Orange Day – Say STOP to Violence against Women

The Continuous Importance of Raising Awareness to Stop Violence against Women

Orange Day: Say No to Violence

Each year, November 25th marks Orange Day, which is dedicated to take action on violence against women globally. Orange Day starts of 16 days of activism. This year’s theme is “Orange the World: Fund, Respond, Prevent, Collect!” (UNwomen n.d.). The campaign is essential to spread the message and say no to violence against women! Unfortunately, violence against women is still very apparent. Gender-based violence is one of the issues where women and girls face the majority of violence compared to men and boys. Furthermore, there is often a strong correlation between substance abuse and violence against women.

It is, therefore, of utmost importance to be aware of violence against women in general, gender-based violence, and the relation with substance abuse to stop the negative pattern

Gender-based violence (GBV) defines structural, physical, sexual, or psychological violence imposed on the basis of a person’s gender (Alderton, et al. 2020). GBV includes, and is not limited to, intimate partner violence, domestic violence, sex-based harassment, female genital mutilation, forced marriage, and online violence (European Commission n.d.). The impact of gender-based violence on a victim is immense. Those that experience intimate partner violence are mostly women and often “have poorer health outcomes, including both fatal and non-fatal injury as a result of violence; and increased incidence of: HIV and other sexually transmitted infections; induced abortion; low birth weight babies and pre-term births; drug and alcohol use; including increased risk of suicide attempts; and depression”(Alderton, et al. 2020). WHO published a report in 2013 estimating that “one in three women have experienced either intimate partner violence (physical or sexual) or non-partner sexual violence” (Ibid). Yet, in many countries these statistics are even higher and do not include the immense forms of violence, such as psychological or economic violence.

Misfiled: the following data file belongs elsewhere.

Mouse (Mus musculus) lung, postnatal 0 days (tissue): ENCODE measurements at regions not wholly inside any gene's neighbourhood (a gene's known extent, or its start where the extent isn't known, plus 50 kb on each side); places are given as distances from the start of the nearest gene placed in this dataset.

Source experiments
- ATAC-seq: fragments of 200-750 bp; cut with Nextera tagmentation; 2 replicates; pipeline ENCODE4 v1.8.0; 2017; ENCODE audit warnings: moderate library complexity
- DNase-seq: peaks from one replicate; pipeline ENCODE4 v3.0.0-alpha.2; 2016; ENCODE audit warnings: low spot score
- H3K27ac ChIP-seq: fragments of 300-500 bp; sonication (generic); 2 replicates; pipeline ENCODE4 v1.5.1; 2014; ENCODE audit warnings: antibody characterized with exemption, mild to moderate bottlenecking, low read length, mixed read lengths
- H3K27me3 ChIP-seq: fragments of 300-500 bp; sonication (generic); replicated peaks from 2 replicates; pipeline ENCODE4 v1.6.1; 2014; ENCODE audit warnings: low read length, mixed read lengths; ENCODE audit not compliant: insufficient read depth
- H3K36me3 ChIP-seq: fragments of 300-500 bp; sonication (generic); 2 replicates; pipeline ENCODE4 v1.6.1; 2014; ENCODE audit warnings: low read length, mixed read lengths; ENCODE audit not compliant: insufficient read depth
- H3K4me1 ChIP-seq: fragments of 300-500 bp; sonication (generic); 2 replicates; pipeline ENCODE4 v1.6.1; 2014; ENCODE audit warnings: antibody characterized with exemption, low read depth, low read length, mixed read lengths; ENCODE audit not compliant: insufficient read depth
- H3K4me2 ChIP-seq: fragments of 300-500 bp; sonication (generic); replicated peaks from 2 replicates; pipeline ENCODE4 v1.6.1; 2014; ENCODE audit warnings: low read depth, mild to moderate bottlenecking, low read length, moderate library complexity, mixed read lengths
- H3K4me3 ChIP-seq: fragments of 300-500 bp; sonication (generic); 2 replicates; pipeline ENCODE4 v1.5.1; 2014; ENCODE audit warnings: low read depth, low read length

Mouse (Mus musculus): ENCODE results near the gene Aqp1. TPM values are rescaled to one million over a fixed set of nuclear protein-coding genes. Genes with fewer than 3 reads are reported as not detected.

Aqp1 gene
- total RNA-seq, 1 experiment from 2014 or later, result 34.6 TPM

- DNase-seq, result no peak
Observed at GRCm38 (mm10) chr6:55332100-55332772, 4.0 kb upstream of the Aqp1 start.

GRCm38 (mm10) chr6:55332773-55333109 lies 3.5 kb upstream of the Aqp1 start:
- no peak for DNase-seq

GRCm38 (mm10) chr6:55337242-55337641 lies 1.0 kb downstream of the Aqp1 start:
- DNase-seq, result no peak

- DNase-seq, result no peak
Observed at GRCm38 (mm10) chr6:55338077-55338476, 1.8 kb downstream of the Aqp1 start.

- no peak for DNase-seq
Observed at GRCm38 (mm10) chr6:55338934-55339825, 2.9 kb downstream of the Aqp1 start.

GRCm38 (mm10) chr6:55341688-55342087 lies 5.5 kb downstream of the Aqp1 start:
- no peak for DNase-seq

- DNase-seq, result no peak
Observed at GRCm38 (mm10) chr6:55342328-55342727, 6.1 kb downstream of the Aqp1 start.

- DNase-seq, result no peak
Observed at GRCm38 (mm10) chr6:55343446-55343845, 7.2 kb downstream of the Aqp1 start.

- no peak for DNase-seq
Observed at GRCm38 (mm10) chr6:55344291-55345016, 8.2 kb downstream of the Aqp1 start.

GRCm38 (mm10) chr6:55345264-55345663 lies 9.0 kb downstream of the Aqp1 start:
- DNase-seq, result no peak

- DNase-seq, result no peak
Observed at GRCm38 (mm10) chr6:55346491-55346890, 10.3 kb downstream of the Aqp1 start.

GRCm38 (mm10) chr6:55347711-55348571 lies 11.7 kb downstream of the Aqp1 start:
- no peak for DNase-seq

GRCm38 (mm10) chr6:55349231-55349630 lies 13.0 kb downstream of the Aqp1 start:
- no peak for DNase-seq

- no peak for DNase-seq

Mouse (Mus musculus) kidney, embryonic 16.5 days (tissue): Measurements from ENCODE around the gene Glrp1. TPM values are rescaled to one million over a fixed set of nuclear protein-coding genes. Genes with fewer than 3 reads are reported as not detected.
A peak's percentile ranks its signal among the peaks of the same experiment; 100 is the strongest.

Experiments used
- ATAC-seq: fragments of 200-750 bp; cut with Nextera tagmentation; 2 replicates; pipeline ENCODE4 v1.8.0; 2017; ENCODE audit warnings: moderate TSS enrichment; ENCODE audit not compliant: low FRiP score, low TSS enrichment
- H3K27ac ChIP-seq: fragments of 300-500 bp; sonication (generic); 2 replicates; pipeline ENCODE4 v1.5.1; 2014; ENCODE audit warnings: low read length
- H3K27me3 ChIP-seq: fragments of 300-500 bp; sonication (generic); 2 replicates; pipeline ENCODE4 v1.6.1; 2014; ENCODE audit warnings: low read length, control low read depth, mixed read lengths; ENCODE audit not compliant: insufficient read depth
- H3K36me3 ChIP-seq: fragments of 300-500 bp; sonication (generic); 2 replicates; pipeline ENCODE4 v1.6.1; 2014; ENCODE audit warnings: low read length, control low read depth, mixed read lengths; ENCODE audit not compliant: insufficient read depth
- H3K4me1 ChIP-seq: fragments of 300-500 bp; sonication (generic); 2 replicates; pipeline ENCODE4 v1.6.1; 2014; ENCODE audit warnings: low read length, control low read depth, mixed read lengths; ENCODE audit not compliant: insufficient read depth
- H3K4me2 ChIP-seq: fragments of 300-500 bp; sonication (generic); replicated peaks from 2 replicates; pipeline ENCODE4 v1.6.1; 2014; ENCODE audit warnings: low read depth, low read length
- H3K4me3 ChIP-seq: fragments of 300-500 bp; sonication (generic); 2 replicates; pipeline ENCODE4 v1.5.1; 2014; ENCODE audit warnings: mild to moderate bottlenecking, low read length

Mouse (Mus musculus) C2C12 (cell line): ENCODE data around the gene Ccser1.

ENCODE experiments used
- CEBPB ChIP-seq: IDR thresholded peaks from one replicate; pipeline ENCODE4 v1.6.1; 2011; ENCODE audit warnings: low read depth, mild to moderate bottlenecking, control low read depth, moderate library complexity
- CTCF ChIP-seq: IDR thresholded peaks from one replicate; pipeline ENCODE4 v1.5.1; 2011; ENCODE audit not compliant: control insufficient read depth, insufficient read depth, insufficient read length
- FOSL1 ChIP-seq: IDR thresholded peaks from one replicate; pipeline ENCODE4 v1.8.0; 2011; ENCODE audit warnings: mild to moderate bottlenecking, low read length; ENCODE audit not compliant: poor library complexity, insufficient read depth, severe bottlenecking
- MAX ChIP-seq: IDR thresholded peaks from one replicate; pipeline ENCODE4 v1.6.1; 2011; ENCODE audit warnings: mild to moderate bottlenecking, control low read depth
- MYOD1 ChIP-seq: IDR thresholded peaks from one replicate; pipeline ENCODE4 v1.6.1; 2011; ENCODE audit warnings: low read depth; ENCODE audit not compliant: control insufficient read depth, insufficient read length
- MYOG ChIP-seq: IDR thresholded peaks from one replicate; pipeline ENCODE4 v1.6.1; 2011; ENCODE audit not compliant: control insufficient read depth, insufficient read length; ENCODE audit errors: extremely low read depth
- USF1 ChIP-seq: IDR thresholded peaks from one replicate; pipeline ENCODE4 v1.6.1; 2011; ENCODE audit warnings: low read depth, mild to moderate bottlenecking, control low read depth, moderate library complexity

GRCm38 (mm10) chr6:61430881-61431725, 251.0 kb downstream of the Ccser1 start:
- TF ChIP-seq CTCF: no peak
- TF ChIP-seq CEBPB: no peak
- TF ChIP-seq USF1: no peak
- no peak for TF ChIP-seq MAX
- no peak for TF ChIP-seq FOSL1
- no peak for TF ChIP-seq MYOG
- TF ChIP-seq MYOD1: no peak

Generally, women and girls are considerably more likely to experience forms of gender-based violence compared to men and boys. Even more so during the current COVID-19 pandemic.

Some countries have experienced an increase between 10% to 50% in domestic violence helpline calls during the lockdown.

UN Women has named this increase of violence against women during the pandemic, the “Shadow Pandemic” (UN Women 2020). The issue, in general, is already underreported, but has decreased due to fewer possibilities to make a report instances of violence during lockdown. Lockdown measures have rendered women and children locked in with their perpetrators, oftentimes even more financially bound and with little no possibility to report to the police or social services. Yet, a decrease in reported incidents does not accurately mirror reality. In, for example, the Hubei province in China, an increase of three times in intimate partner violence report has been reported (World Health Organization 2020). These numbers are shocking yet not surprising.

A lockdown is a perfect opportunity for a violator to execute violence and control unnoticed due to the restricted movement and isolation of the victim.

Intimate partner violence is oftentimes spiked by substance abuse and is, therefore, another risk. During the pandemic, alcohol consumption has seen an increase of 84,4% (Acosta 2020).

In general, there is a proven correlation between substance use and addiction, such as alcohol, and gender-based violence. Overall, addiction and domestic violence have several characteristics in common. Both cause a loss of control, continuation of a behaviour despite its consequences, both tend to worsen over time, and both involve denial or shame (Juergens 2020). In general, verbal, followed by physical, abuse towards women is caused after alcohol use lowers ones self-consciousness and judgement (Kaithuru 2015). When looking specifically at domestic violence, which falls under GBV, about 92% of the reported cases involve substance abuse, mostly alcohol.